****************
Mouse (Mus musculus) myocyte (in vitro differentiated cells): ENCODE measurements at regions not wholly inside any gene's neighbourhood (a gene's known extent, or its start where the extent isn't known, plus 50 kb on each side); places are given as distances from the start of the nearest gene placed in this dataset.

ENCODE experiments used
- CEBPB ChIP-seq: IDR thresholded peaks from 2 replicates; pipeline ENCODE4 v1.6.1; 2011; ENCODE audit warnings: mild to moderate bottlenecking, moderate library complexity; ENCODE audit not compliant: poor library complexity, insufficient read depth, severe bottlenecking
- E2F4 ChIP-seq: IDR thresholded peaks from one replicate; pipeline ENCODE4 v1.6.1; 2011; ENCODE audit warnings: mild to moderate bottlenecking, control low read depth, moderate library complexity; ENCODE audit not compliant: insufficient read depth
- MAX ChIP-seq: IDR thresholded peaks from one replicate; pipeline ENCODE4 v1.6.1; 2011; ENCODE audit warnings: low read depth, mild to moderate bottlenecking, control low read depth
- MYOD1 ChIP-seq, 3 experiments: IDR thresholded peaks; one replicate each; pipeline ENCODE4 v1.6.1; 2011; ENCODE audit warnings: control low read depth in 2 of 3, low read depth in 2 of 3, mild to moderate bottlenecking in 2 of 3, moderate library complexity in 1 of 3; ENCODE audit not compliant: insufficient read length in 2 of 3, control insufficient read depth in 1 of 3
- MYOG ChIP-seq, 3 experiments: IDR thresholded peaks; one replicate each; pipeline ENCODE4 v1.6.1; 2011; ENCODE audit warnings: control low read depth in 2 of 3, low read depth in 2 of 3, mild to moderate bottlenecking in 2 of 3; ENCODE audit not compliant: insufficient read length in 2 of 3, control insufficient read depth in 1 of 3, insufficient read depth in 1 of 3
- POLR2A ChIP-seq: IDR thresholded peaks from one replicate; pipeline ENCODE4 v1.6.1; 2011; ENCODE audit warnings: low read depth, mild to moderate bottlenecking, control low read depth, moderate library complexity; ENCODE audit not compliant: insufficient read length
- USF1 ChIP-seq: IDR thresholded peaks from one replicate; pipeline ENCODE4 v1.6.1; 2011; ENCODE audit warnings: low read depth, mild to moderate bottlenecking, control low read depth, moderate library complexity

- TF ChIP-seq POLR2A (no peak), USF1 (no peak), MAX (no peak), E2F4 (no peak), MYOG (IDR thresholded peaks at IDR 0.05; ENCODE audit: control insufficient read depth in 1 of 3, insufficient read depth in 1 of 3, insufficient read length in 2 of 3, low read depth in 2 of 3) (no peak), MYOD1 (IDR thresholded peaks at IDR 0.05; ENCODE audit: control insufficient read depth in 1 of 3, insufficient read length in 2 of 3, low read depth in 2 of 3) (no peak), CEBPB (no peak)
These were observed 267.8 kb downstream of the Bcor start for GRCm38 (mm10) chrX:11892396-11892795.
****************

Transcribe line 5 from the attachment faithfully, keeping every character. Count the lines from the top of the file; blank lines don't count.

- MAX ChIP-seq: IDR thresholded peaks from one replicate; pipeline ENCODE4 v1.6.1; 2011; ENCODE audit warnings: low read depth, mild to moderate bottlenecking, control low read depth